Self-hate and self-punishment

People have intense feelings of self-blame, shame, guilt, and self-hate due to gambling. They feel ashamed of the gambling and the things they do because of the gambling.  

I guess I’d say, it pretty much took over my life in terms of that’s what I thought about most of the time. I obviously, well not, obviously, but I lived a very sort of double life, so it was a very secretive thing. So not many people knew and still don’t know the extent of how badly I was gambling. And so in terms of the impact of, the emotional impact of those sorts of things, there’s lots of feelings of guilt and shame and the sort of self-loathing that goes, that went with like losing money that could have been used for other things. So lots of regret, you now, which is really difficult to cope with, especially once I kind of have been on the journey to try and stop gambling. That sort of those feelings really come to the front because then you’re like, kind of, the head, my headspace was in a different place where I was reflecting on it all, and it’s really difficult because, yeah, there’s like I say, there’s those feelings of regret and resentment and shame really, really strong. And the euphoria we all, or those feelings that you can have of winning. They do kind of fade away a bit, I’d say, over time, because it doesn’t, it goes from, well, for me, it went from Wow, I’ve just won this money to like, Okay, I’ve just won this money and it’s never like, you know, you’re probably just going to spend that money in the long run on gambling. Which is very difficult, and it’s very sort of loss of self-control. And knowing what the right thing to do is, but not being able to do the right thing is very, very hard thing to go through.


For some people, gambling becomes a form of self-harm or self-punishment. Many people describe a cycle of misery, with gambling, followed by self-hate, followed by more gambling to punish themselves. 

I think the only way I can describe it, the way I look at it sometimes, it’s like the last thing you think before you go to sleep is, “I’ve got to stop doing this”. And then you get up the next day and you start doing the thing you don’t like. See, it’s getting up every day to continue doing something you don’t like all day and then just thinking “I’ve got to stop”. But never being able to do it. That was it for me. It was just the constantly repeating the same thing all the time now, it’s doing real damage. So, to me, I was just trying to act in a way and it just became a self-punishment every day that you couldn’t get out of, you couldn’t stop, just repeat Groundhog Day. It just chipped away at you. Every day, another piece of what you are is eroded and gone. And I think that’s the best way I can describe it. That’s what it felt like for me, just shit, here we go again, here we go again – everyday.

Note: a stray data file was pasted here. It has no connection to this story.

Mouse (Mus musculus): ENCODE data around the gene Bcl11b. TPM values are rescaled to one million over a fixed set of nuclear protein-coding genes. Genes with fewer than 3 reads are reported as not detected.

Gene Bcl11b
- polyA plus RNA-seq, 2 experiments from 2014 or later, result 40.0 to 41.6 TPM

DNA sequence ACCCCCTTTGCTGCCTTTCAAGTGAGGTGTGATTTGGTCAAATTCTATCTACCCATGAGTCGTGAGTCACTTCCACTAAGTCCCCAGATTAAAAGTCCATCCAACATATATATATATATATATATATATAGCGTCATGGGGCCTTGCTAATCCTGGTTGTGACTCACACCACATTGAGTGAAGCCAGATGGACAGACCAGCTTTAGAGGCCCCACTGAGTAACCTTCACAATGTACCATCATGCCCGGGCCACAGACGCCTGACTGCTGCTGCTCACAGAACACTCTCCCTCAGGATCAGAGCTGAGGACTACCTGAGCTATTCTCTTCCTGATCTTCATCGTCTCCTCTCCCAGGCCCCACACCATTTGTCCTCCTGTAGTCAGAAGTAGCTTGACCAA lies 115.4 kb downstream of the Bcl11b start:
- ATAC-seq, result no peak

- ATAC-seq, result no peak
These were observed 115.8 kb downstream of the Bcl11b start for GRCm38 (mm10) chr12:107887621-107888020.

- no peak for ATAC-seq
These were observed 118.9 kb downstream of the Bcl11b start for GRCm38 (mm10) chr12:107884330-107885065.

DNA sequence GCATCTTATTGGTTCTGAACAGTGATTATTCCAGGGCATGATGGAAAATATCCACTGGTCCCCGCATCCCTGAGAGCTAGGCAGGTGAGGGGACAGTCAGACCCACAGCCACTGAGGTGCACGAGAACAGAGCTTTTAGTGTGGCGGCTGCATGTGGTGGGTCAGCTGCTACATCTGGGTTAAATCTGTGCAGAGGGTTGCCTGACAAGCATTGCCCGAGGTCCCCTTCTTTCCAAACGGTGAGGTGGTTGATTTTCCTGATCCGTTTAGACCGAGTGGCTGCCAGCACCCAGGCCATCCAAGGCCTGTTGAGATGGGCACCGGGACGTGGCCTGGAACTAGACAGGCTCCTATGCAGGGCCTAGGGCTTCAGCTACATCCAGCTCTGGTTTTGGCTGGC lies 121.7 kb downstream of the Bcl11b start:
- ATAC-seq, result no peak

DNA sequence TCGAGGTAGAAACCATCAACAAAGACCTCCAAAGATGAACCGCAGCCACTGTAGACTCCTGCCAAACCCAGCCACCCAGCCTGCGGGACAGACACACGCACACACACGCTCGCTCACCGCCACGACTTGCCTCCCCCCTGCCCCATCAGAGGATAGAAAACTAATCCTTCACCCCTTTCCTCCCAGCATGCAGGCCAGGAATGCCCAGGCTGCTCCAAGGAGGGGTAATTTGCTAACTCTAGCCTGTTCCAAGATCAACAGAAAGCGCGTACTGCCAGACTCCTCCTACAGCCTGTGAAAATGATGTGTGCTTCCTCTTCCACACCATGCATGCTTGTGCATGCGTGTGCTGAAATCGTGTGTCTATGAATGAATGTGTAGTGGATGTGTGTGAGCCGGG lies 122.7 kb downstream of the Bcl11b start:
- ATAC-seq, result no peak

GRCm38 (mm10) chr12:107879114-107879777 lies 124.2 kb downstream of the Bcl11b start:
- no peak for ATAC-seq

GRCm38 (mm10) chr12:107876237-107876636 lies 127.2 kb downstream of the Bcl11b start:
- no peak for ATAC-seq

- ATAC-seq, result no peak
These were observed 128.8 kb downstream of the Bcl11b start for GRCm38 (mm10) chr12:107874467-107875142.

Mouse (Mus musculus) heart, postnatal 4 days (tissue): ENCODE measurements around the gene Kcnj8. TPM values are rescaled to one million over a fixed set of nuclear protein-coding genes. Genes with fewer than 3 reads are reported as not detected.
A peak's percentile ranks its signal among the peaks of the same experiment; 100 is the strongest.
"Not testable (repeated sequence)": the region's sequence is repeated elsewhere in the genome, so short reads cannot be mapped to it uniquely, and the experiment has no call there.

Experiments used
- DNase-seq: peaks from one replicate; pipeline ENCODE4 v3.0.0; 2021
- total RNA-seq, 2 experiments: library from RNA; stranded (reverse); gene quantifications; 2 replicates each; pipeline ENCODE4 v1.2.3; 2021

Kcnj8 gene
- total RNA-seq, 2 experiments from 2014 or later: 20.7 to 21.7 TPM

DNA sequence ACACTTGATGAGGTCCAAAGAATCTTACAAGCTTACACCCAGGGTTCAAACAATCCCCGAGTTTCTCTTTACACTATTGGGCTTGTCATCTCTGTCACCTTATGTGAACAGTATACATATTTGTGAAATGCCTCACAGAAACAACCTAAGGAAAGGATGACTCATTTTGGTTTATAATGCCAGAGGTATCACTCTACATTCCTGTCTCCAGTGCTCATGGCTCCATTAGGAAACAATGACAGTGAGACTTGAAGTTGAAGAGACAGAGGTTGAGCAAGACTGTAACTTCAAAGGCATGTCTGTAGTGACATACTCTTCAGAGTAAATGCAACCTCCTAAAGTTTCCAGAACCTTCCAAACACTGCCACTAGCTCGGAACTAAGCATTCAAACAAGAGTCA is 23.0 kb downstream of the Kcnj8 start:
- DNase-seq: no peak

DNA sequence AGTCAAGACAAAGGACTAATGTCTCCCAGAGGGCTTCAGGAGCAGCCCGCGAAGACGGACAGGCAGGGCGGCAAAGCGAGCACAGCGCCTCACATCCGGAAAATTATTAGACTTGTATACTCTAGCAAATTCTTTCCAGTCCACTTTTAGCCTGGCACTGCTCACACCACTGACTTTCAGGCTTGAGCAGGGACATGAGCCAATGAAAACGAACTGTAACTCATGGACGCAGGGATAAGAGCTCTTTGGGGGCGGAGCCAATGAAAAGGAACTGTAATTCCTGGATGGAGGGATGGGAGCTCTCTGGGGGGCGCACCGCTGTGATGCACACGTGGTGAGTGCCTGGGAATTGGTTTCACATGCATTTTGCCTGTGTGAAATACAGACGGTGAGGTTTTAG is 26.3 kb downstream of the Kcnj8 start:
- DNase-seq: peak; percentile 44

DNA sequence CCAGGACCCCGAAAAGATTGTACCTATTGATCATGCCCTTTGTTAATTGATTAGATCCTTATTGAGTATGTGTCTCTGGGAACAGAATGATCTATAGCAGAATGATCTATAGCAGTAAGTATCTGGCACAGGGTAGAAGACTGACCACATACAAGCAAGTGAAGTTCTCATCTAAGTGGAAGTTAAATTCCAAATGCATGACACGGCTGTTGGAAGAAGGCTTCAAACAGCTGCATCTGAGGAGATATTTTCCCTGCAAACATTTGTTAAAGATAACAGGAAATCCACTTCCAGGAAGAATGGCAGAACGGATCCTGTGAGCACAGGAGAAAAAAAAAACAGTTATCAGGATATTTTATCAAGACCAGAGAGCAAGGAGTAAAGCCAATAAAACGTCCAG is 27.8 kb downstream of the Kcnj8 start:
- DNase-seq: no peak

But a very good way I found to knock yourself down very quickly and for other people to see the consequences very quickly and for you to feel absolutely horrendous when you tell them is to gamble. Because I knew that I couldn’t stop gambling. I wasn’t doing it to win. I was doing it to escape, like I said at first, and I was escaping at first, but then I started to feel the consequences and when I felt the consequences, I felt like I deserved the consequences, whether those consequences be not being as good at work, not getting the promotion that I deserved. You know, just missing family things, feeling crap about myself. They were feelings that I felt – it’s weird, feeling crap about myself I felt comfortable with. I feel like it’s where I was supposed to be.


In many cases people start to hate gambling, but by this point they have little control and cannot ‘just stop.’ 

Gambling became a self-harm tool for me. I’ve got this image of me sat with a laptop, and every time I click that button, I may as well have been stabbing myself in the leg. It becomes this numbness where it doesn’t matter whether you win or lose. It’s just this thing of you may win big, but you’re not actually feeling that euphoria of anything. It’s just something that’s happening and you start upping your deposits and it’s just something to keep you there. It just keeps you gambling. I don’t think you have that conscious thought of, “I’m going to end up with nothing here.” It’s just robotic. It’s absolutely something that’s taken over you.

Denial and avoidance

Some people do not want to recognise or acknowledge they are experiencing harm, because they want to continue gambling. They feel they cannot face life without gambling or gambling is all they have.

I wanted to carry on, carry on betting. They were telling me I had a problem. I was like, “No, I haven’t.” When someone tells you something like that you go into denial and it’s like a fight against it. If you think it yourself, it’s like, “Oh, I can do something about it,” or someone tells you you’ve got a problem, it’s like, “No, I haven’t. I can stop this. You can’t stop it. I can stop it. I don’t need any help.” Obviously, it caused arguments.

Alternately, people are experiencing a great deal of harm, and continue to gamble to avoid confronting the harm.